Anxiety disorders affect approximately 1 in 9 children; they are the most prevalent psychiatric condition among children, but also the most treatable. Generalized Anxiety Disorder is excessive and uncontrollable worry. Since most children have worries and fears, it can be confusing to know if your child has an anxiety disorder or not. Below are some red flags to look for:
- Demonstrates excessive distress which is out of proportion to the situation
- Repetitive questions to get reassurance, “what if” concerns
- Worries hours, days, and weeks ahead of event
- Perfectionism and overly responsible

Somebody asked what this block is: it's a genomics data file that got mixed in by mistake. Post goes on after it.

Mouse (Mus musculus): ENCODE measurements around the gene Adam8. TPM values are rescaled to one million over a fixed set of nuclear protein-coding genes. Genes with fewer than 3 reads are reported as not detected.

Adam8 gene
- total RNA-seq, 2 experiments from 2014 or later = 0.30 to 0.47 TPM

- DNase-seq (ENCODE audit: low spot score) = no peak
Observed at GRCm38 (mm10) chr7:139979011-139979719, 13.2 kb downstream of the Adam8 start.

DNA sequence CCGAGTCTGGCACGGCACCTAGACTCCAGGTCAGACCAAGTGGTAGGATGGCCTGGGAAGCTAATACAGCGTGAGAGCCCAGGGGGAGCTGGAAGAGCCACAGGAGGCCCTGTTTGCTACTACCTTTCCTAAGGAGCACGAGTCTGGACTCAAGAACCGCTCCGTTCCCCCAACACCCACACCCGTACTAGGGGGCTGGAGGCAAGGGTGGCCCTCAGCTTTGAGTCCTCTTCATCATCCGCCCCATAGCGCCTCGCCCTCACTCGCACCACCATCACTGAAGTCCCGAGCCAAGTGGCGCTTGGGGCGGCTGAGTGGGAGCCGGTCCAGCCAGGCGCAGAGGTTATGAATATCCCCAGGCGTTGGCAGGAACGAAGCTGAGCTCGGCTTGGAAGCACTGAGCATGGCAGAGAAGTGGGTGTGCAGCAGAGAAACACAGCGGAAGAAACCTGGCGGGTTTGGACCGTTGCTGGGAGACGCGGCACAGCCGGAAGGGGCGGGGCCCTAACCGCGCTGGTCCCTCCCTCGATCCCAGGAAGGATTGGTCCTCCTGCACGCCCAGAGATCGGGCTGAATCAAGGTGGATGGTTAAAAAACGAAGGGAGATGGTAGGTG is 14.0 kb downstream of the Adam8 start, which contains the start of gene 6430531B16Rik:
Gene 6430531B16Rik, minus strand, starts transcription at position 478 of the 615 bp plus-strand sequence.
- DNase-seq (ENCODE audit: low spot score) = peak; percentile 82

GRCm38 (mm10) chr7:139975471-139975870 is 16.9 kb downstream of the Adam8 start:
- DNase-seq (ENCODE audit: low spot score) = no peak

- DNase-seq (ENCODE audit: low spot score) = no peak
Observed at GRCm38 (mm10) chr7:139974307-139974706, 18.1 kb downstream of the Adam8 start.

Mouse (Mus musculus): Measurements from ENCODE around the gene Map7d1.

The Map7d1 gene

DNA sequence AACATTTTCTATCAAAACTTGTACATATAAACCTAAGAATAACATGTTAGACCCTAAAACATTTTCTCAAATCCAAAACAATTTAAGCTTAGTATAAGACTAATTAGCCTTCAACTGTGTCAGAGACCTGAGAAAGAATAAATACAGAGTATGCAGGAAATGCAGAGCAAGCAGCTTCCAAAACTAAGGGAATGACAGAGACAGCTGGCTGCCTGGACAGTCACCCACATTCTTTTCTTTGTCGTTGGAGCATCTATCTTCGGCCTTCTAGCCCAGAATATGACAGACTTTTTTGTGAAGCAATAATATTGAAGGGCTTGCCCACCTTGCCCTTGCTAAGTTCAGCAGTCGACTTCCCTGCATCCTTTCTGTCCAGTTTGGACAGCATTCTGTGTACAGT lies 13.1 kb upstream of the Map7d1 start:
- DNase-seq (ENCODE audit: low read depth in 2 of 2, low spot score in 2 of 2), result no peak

- Avoidance of school and activities
- Difficulty going to school, friends’ houses, birthday parties
- Excessive time spent consoling child with every day activities and/or excessive time coaxing child to perform normal activities.
Cognitive-behavior therapy (CBT) is an effective treatment for anxiety disorders in children and adolescents and it is something that parents can help with and use at home. With CBT, children learn how they can control unpleasant thoughts and feelings. CBT includes the following components:
- Education: the therapist teaches the child (and parent) how anxiety develops and the skills needed to reduce
- Cognitive Restructuring: with the help of the therapist the child identifies anxiety-producing thoughts and learns realistic coping skills
- Exposure: practicing responses one step at a time. A fundamental concept in CBT is that anxiety is reduced by approaching rather than avoiding sources of discomfort. We do this by breaking the situation down into manageable chunks.
Below are some links to further reading on this topic as well as books for both parents and children: